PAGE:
The neurotoxicity of prions requires the interaction of the misfolded prion protein PrPSc with its cellular counterpart PrPC (ref. 1), which ultimately leads to depletion of the PIKfyve kinase2 and to spongiform encephalopathy. Prion toxicity is initiated by unknown mechanisms that require membrane-bound PrPC (refs. 1,3). PrPC is a glycosylphosphaidylinositol (GPI)-anchored protein composed of an amino-terminal, unstructured ‘flexible tail’ (FT) and a carboxy-terminal, structured ‘globular domain’ (GD)4. Mice lacking the prion protein gene Prnp do not succumb to prion diseases5. Antibodies binding the globular domain (GD) of PrPC can halt this process6, but they can also activate toxic intracellular cascades7,8,9. Similar events occur in prion-infected brains, and substances that counteract the damage of infectious prions can also alleviate the toxicity of anti-PrPC antibodies, such as POM1 (ref. 8). POM1 exerts its toxicity without inducing the formation of infectious prions10, arguing that toxicity is independent of prion replication. Accordingly, toxicity can be very effectively prevented by the therapeutic co-stabilization of FT and GD through bispecific antibodies11. These findings suggest that POM1 and prions exert their toxicity through similar mechanisms.

To explore the causal links between the binding of POM1 to PrPC and its neurotoxic consequences, we performed structural and molecular studies in silico, in vitro and in vivo. We found that the induction of an intramolecular hydrogen bond between R208 and H140 of the globular domain of human PrPC (hPrPC) is an early molecular reporter of prion toxicity.


POM1 introduces an intramolecular hydrogen bond in PrPC-GD

Structural analysis and molecular dynamics (MD) simulations indicated that POM1 induces an intramolecular hydrogen bond in both human and murine PrPC between R208 and H139 in murine PrPC (ref. 12). This ‘H-latch’ constrains the POM1 epitope while allosterically increasing the flexibility of the β2–α2 and α2–α3 loops (Fig. 1 and Extended Data Fig. 1). To explore its role in prion toxicity, we generated a murine PrPR207A mutant that prevents the H-latch without altering the conformation of PrP (Extended Data Fig. 1). We stably expressed murine PrPR207A (mPrPR207A) in Prnp–/– CAD5 cells13 and PrnpZH3/ZH3 cerebellar organotypic cultured slices (COCS; Fig. 2a–c and Extended Data Fig. 2a–c)14,15. A panel of conformation-specific anti-PrP antibodies showed similar staining patterns for PrPC and mPrPR207A, confirming that both proteins folded properly but had reduced POM1 binding (Extended Data Fig. 2d,e), as expected from the structure of PrP–POM1 co-crystals12. Prnp–/– CAD5 cells expressing mPrPR207A were resistant to POM1 toxicity and, notably, showed impaired prion replication (Fig. 2d–f), pointing to common toxic properties.

Fig. 1: POM1 induces an intramolecular hydrogen bond between R208A and H140 of human PrPC.
figure 1

a,b, Binding of PrPC to the neurotoxic antibody POM1 favors the formation of a R208-H140 hydrogen bond in the GD of PrPC (a) that is absent from free PrPC (b). c, MD simulations indicate that toxic antibodies are more likely to induce the R208-H140 bond. Ordinate: percentage of simulation time in which the H-bond is present. See also Supplementary Figure 1. d, GD flexibility according to MD simulations. Narrow blue ribbons: rigidity; large green/red ribbons: increased flexibility. PrP bound to protective pomologs resembles free PrP. PrP bound to POM1 induces increased flexibility in the α2–α3 and β2–α2 loops. e, Binding of the toxic antibody POM1 to PrP induces local structural changes within the GD, here shown as a cartoon, both within and outside the epitope region. Side-chain contacts (less than 5 Å) that are present only in PrP free (blue, PDB 1xyx) or PrP bound (orange, PDB 4H88) are indicated by lines. f, POM1 binding breaks the R156-E196 interaction, increasing α2–α3 flexibility, and induces the formation of a R156-D202 salt bridge. g, R156 interacts with E196 in free PrP, which helps to rigidify the α2–α3 loop.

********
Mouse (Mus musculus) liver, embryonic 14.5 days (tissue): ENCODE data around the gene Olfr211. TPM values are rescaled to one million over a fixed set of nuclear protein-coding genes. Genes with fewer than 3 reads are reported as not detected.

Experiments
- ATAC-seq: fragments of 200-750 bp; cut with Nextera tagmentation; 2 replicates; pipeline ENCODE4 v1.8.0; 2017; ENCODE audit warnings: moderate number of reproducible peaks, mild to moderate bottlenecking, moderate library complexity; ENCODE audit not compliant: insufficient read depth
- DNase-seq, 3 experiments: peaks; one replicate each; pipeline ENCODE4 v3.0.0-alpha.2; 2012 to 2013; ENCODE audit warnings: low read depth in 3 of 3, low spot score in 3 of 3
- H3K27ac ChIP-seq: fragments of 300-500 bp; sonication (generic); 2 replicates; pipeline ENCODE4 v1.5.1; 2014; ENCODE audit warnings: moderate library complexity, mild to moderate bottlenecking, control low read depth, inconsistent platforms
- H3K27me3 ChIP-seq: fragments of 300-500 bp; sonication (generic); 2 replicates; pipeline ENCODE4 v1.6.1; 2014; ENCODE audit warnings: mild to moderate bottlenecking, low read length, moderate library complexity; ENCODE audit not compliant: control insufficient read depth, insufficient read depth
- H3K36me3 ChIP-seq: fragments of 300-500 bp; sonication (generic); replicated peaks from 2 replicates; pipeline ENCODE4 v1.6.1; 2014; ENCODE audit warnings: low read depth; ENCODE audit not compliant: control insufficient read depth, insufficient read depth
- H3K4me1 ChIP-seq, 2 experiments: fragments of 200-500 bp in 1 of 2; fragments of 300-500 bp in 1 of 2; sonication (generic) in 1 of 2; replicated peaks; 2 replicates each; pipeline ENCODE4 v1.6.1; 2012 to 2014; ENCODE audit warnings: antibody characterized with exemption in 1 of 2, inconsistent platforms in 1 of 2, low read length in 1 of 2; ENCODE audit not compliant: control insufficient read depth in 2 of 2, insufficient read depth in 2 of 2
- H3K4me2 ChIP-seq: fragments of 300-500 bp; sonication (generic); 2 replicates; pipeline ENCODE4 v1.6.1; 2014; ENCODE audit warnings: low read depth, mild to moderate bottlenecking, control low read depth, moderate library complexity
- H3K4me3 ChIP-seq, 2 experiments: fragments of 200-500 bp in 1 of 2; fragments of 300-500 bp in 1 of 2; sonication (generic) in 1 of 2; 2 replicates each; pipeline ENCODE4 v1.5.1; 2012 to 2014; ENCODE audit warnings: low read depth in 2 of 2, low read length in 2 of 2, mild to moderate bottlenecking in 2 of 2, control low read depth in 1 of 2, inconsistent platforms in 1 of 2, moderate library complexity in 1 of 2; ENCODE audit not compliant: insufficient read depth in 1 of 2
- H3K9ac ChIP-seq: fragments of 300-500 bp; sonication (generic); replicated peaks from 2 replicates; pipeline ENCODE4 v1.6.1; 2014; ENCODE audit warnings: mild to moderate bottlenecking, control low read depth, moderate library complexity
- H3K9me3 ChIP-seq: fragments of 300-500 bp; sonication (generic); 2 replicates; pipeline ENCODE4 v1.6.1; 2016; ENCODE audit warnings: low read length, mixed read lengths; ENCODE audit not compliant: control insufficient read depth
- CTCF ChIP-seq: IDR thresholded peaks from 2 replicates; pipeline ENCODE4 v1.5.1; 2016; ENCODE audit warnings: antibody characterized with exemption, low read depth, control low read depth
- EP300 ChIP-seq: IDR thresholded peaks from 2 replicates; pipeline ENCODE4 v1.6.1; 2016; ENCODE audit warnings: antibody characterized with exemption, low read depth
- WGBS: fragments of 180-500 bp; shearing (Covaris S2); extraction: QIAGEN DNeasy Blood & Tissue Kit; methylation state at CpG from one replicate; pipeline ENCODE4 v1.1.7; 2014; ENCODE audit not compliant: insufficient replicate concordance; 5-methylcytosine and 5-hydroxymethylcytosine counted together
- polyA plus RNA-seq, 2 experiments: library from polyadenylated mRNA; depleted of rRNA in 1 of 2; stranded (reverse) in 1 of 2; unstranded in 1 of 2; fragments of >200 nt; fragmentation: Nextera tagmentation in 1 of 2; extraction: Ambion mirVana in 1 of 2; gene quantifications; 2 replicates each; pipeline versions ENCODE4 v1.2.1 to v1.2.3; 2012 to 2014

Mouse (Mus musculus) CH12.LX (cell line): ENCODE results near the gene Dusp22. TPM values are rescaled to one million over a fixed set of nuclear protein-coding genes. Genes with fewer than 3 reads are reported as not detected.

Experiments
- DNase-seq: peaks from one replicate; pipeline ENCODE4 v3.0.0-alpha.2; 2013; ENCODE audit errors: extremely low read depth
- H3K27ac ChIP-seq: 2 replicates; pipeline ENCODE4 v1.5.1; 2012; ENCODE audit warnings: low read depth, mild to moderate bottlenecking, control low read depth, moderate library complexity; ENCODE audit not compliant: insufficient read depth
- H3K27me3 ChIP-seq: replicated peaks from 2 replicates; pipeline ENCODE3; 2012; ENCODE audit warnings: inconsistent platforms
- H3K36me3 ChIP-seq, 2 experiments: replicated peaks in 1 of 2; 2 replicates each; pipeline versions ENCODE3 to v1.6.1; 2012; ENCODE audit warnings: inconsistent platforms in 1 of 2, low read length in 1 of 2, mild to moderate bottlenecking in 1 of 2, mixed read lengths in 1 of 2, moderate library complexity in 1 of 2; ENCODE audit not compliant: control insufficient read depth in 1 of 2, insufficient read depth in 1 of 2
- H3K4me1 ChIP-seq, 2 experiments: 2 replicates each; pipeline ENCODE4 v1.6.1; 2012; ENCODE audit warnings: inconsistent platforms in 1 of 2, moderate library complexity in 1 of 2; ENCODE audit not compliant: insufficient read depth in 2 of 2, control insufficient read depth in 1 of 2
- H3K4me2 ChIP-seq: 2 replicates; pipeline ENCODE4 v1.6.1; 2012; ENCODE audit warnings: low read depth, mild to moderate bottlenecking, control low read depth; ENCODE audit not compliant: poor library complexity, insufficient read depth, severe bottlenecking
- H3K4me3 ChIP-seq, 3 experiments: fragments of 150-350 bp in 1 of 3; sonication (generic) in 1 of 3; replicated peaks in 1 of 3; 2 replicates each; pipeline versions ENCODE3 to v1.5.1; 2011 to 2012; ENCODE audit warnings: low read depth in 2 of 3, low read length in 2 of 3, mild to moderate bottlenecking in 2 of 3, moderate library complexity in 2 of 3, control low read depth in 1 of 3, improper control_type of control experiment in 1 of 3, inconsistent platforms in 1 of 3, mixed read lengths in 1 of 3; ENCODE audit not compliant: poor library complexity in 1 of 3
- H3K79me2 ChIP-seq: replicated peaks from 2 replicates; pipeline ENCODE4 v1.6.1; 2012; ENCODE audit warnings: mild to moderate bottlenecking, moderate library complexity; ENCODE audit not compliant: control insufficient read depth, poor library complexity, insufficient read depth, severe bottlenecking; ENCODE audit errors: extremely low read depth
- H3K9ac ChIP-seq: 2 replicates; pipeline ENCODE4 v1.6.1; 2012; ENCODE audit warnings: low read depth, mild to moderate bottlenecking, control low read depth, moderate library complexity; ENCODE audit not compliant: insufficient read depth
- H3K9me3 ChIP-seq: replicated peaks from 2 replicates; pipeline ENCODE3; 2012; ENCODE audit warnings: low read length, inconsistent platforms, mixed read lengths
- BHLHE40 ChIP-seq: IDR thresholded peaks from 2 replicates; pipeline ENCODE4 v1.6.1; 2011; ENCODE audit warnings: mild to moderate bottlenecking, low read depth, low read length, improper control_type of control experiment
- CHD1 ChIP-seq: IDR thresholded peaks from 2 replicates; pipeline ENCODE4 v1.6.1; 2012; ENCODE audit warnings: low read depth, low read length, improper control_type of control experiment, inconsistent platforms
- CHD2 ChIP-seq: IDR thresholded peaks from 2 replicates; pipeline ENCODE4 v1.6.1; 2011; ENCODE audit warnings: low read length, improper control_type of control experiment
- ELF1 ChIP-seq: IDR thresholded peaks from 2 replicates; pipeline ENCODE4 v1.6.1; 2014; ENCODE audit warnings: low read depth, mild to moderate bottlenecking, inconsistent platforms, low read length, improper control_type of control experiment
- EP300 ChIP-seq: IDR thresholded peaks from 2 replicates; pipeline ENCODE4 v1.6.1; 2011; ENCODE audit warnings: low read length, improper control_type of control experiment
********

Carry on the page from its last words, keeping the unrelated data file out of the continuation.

Source data

Fig. 2: Ablation of H-latch formation by a R207A mutation in murine PrPC rescues PrP-induced toxicity.
figure 2

a, Scheme of AAV used for bi-cistronic expression of monomeric NeonGreen and PrPC, separated by a P2A site (monomeric neon green (mNG)-P2A-PrPC). hSyn1, human Synapsin 1 promoter. WRPE, woodchuck hepatitis virus regulatory posttranscriptional element. ITR, inverted terminal repeats. b, Robust expression of mNG-P2A-PrPC on fluorescent micrographs from transduced PrnpZH3/ZH3 COCS. Scale bars: 500 µm. c, Holo-POM19–holo-POM2-biotin PrPC sandwich ELISA of samples depicted in b. One data point corresponds to a pool of 6–9 biological replicates of organotypic cultured slices. d, Proteinase K digestion of brain homogenates and cell lysates from chronically RML6-inoculated CAD5 cells (fourth passage is shown) detected with POM19. RML6 prions (lanes 1 and 2) and inoculated CAD5-mPrPC cells (lanes 7 and 8) show a typical ‘diagnostic shift’ of proteinase K (PK)-digested PrPSc, whereas only trace amounts of PrPSc are detectable in CAD5-mPrPR207A cells (lanes 5 and 6). Lack of detectable PrPSc in CAD5 Prnp–/– (lanes 3 and 4) cells indicates no residual inoculum. Lanes are from non-adjacent samples blotted on the same membrane. e, Addition of POM1 causes toxicity to CAD5 cells (left) but not to Prnp–/– or mPrPR207A CAD5 cells (center and right). The percentage of propidium iodide (PI)-positive cells, determined by fluorescence-activated cell sorting (FACS), is shown on the y axis. Values are given as percentages of CAD5 mPrPC PI-positive cells without POM1. One data point corresponds to a biologically independent cell lysate, for example a different cell passage. n.s., not significant, adjusted P > 0.05, **adjusted P = 0.0083, ordinary, one-way analysis of variance (ANOVA) with Šídák’s multiple comparisons test. The FACS gating strategy is summarized in Extended Data Figure 3a. f, PrnpZH3/ZH3 COCS transduced with wild-type mPrPC are susceptible to POM1 toxicity, whereas COCS transduced with control vector (‘mNG control’) or mPrPR207A are not. Values are given as percentage of empty control. One data point corresponds to a biologically independent organotypic cultured slice. *adjusted P = 0.012, ordinary, one-way ANOVA with Šídák’s multiple comparisons test. Scale bar: 500 µm.